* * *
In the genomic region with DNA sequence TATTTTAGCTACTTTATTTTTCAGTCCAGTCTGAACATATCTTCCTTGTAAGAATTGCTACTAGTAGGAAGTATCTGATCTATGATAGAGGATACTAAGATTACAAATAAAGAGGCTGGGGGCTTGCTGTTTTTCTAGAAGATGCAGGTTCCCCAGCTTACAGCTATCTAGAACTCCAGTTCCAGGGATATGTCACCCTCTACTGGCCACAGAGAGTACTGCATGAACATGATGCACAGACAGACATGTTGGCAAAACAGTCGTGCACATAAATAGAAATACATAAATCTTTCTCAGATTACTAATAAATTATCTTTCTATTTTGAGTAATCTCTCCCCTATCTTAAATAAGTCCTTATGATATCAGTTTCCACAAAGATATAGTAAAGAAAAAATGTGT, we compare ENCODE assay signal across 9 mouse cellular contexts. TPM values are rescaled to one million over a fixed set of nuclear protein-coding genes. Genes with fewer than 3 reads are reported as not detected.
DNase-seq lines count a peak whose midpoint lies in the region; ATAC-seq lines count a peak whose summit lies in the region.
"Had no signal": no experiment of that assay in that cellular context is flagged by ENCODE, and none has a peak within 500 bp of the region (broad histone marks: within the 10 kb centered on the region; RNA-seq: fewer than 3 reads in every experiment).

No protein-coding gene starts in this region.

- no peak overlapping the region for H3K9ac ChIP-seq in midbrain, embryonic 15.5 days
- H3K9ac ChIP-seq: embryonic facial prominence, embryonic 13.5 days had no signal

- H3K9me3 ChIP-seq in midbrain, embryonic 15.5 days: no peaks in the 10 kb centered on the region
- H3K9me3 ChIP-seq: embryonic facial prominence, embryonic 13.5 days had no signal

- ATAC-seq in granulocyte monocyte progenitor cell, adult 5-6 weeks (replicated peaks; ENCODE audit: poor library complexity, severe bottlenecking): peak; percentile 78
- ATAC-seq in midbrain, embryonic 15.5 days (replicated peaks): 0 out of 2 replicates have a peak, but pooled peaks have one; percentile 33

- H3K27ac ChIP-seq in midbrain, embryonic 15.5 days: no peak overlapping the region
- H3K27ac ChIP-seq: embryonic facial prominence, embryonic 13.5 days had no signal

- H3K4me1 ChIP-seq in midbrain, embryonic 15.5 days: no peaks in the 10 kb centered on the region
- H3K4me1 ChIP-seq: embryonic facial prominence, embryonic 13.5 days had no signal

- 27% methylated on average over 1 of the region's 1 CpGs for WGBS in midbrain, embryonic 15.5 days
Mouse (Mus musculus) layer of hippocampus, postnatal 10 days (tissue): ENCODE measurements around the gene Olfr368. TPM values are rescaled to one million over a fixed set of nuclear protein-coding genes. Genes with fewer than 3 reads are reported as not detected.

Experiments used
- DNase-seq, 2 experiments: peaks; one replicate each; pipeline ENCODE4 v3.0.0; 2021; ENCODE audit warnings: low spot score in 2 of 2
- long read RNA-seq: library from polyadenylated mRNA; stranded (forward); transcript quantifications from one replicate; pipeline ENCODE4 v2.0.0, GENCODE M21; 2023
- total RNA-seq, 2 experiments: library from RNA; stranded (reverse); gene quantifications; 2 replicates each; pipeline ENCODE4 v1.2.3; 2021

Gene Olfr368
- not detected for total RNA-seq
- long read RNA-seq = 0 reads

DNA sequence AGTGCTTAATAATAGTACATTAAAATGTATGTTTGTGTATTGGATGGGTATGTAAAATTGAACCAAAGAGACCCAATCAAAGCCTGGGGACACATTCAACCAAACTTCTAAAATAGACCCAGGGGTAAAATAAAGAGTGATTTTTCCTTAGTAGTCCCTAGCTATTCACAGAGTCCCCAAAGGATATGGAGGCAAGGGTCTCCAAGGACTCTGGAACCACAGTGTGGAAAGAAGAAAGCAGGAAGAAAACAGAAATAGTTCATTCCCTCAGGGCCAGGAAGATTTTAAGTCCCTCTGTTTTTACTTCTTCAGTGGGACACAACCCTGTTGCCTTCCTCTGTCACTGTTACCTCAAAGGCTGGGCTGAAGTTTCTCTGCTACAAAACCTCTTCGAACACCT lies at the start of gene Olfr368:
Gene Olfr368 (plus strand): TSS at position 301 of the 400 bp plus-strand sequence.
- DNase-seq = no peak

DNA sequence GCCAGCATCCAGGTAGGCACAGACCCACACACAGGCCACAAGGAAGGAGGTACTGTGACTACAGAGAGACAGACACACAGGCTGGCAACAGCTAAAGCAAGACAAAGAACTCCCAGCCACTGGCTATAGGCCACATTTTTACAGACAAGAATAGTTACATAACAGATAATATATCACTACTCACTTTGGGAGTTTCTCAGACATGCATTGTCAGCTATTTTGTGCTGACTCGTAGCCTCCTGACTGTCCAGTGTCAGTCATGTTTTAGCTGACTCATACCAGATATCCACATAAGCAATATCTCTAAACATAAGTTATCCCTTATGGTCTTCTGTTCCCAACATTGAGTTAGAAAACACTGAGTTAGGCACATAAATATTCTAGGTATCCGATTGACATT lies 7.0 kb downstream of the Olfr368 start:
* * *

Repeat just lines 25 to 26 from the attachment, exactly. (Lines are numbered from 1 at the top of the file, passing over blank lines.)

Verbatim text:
Gene Olfr368 (plus strand): TSS at position 301 of the 400 bp plus-strand sequence.
- DNase-seq = no peak